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The Cisco Machine
Is there pressure on VARs from Cisco to sell Cisco products and solution sets exclusively or near-exclusively?
“Ha. Does a bear ... er, well, is the sky blue?” said one incredulous Cisco Gold partner who asked that his name not be used in print. Thinking about his answer a bit more, the longtime VAR paused and posed it another way. “Well, there’s always pressure. This is the Cisco machine we’re talking about, and they’ve always been high on making sure you’re doing what [they need you] to do to keep the beast full,” the VAR said. “But I’m not sure I could point you to any specific instances. We’ve had a good year with Cisco and I doubt the pressure is any worse for us than anybody else. Not this year, anyway, with so much else happening. They’ve put the brakes on some of the pressure stuff.”
The past year in the networking space has been framed by big acquisitions -- Cisco-Tandberg, Avaya-Nortel, HP-3Com -- and a bigger rivalry, that of HP and Cisco, which has been full-on in the channel since at least the 2009 Cisco Partner Summit in Boston. It was there where Cisco North American channel chief Wendy Bahr declared, “We are competing with HP. Period. End. It is competition.” At the time, many VARs that sold both HP and Cisco feared that price wars and pressure would bleed the channel dry in the interests of clashing vendor titans.
HP certainly didn’t dial down the rhetoric on the neworking side in 2010. At its HP Americas Partner Conference in Las Vegas in April, many HP executives rallied the VAR troops in favor of giving Cisco its fiercest competition in years, thanks to HP’s stepped-up focus on networking and its acquisition of 3Com.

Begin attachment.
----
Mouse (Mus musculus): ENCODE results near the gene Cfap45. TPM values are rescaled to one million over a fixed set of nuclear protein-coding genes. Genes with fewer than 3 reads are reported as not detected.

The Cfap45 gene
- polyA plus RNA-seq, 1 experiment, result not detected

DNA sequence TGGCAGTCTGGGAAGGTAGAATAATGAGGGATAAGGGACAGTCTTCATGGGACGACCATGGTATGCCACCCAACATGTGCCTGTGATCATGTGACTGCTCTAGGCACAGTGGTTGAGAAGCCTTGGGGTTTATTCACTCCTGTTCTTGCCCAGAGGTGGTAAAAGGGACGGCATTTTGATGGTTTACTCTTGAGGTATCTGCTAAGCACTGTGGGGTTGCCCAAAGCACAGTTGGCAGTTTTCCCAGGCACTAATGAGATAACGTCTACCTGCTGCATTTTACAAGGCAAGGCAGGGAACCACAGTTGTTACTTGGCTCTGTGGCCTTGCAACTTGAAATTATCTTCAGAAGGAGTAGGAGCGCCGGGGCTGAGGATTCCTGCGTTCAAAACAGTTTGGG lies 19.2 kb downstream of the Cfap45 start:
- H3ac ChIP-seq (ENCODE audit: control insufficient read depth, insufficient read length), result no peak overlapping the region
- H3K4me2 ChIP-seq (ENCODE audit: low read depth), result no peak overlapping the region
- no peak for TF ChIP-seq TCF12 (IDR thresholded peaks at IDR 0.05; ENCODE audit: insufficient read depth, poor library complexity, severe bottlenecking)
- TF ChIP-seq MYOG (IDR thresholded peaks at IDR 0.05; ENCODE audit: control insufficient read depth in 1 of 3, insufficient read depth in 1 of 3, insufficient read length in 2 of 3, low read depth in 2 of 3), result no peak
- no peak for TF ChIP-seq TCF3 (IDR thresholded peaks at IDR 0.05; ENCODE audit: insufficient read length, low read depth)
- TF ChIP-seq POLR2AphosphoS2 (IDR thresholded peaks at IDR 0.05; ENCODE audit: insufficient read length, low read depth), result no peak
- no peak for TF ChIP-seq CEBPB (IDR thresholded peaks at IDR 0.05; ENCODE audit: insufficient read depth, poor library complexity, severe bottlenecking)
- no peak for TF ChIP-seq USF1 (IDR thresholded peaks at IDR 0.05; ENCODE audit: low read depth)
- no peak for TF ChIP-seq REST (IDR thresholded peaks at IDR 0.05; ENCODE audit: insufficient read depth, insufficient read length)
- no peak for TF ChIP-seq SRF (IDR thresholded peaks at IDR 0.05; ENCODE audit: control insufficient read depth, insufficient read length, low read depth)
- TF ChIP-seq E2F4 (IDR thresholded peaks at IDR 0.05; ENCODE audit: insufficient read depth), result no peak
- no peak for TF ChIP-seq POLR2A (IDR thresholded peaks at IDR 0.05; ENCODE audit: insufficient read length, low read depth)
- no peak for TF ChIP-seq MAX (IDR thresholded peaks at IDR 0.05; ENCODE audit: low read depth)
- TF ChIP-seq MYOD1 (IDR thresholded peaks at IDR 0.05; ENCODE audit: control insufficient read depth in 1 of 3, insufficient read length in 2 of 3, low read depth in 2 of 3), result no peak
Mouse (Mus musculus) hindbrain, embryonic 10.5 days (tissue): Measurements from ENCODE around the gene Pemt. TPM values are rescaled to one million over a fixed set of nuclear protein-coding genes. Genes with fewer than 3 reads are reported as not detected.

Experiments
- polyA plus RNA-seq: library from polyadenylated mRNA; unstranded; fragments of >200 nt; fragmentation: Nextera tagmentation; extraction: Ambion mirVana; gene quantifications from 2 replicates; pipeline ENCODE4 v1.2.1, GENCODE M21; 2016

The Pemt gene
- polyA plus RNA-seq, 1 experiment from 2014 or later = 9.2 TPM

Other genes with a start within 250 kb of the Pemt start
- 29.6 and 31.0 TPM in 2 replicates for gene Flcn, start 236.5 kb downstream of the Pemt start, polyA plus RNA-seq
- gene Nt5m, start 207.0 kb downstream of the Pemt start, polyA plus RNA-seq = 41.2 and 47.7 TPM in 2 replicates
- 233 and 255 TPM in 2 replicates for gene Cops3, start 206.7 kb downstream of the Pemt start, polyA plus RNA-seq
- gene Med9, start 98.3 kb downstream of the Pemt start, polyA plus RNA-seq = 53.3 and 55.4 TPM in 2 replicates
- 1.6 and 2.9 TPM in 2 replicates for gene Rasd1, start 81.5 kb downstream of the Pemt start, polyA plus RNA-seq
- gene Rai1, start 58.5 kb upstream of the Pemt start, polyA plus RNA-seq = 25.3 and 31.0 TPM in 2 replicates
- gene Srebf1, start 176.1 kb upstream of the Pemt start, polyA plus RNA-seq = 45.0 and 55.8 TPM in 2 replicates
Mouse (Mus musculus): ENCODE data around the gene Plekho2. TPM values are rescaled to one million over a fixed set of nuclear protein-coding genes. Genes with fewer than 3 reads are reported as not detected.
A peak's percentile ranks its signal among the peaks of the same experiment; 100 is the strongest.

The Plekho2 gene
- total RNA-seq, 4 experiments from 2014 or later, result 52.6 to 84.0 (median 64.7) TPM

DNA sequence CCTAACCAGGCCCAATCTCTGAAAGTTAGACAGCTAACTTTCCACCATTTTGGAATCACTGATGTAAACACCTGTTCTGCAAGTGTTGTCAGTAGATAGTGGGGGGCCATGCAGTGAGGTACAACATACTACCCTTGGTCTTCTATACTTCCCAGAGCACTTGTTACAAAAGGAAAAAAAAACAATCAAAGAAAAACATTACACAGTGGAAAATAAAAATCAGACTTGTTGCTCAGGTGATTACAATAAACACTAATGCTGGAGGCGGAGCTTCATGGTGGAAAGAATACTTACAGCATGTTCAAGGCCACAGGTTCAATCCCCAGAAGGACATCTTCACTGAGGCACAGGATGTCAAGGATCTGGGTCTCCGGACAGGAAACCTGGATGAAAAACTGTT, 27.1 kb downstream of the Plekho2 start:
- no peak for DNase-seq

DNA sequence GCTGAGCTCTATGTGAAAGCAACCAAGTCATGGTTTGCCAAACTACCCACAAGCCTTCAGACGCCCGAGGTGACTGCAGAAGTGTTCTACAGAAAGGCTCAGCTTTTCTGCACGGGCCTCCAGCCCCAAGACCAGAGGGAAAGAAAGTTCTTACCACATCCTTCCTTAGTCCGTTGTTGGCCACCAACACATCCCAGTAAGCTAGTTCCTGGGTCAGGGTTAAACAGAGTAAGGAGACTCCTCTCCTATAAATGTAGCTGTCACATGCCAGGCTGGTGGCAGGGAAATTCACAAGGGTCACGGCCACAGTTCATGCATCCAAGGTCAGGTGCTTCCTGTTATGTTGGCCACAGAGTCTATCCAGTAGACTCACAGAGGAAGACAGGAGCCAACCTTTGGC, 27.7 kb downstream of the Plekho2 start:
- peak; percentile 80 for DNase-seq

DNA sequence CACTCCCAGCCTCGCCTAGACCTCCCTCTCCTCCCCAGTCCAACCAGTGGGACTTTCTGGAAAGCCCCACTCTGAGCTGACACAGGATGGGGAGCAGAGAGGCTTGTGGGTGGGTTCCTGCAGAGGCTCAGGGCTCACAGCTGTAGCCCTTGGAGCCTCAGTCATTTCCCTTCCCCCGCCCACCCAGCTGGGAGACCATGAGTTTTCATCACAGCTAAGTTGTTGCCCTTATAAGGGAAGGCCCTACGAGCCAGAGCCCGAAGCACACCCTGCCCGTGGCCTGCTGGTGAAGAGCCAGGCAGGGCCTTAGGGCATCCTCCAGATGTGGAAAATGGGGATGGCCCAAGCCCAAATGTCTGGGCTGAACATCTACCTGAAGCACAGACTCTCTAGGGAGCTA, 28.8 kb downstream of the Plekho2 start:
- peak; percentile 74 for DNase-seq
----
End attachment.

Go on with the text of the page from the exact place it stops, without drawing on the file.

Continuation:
At the Cisco Partner Summit last month, however, a different mood pervaded. Gone were the brash, bully pulpit declarations of war against HP, and instead came a calmer tone of thanks and a gentler urging of partner loyalty.
“There was a lot of backlash that came from Cisco saying ‘game on’ last year,” said Peter Belyea, vice president of Teracai, an East Syracuse, N.Y.-based solution provider, in an interview at the Summit. “I think now they realized that they don’t have play like that. They can set the strategy and focus on what’s important.”
Cisco Chairman and CEO John Chambers told reporters at the Partner Summit that Cisco “doesn’t focus on other companies. We focus on market transitions.” Bahr acknowledged to CRN that the 2009 Summit was loaded with anti-HP sentiment, but that Partner Summit 2010 was about “market transitions” and that Cisco was “so busy with its partners, and that’s what it’s all about.”
Keith Goodwin, Cisco senior vice president for worldwide channels, said earlier this year that the company’s current philosophy is to earn partner loyalty. “The key word there is ‘earn.’ We’re not there demanding it, we’re not there focused on ‘you have to be loyal,’ it’s about earning it,” Goodwin said. “Our view of how data centers virtualize going forward has the network in the center. HP has a different view of that. We want to share in a compelling way with our partners and inspire them to invest in our vision.”
In discussions since, executives from both Cisco and HP have publicly downplayed any notion of pressure on VARs to choose one or the other.
“We like people to sell HP solutions, and we will incent them to do so,” said HP Networking Senior Vice President and General Manager Marius Haas in a May discussion with CRN. “But we’re not going to say, ‘You need to do one or the other.’ We’re not asking for that. We believe that the market will choose and I think the partner community will follow what the market looks for.”